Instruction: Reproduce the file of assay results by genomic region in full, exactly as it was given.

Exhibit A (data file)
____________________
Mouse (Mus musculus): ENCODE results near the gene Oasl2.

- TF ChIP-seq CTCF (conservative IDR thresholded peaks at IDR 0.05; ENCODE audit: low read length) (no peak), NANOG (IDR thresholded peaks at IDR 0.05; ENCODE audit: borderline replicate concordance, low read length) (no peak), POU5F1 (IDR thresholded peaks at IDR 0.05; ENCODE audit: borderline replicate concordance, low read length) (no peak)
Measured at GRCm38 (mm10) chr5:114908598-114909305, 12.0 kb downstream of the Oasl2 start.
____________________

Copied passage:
Mouse (Mus musculus): ENCODE results near the gene Oasl2.

- TF ChIP-seq CTCF (conservative IDR thresholded peaks at IDR 0.05; ENCODE audit: low read length) (no peak), NANOG (IDR thresholded peaks at IDR 0.05; ENCODE audit: borderline replicate concordance, low read length) (no peak), POU5F1 (IDR thresholded peaks at IDR 0.05; ENCODE audit: borderline replicate concordance, low read length) (no peak)
Measured at GRCm38 (mm10) chr5:114908598-114909305, 12.0 kb downstream of the Oasl2 start.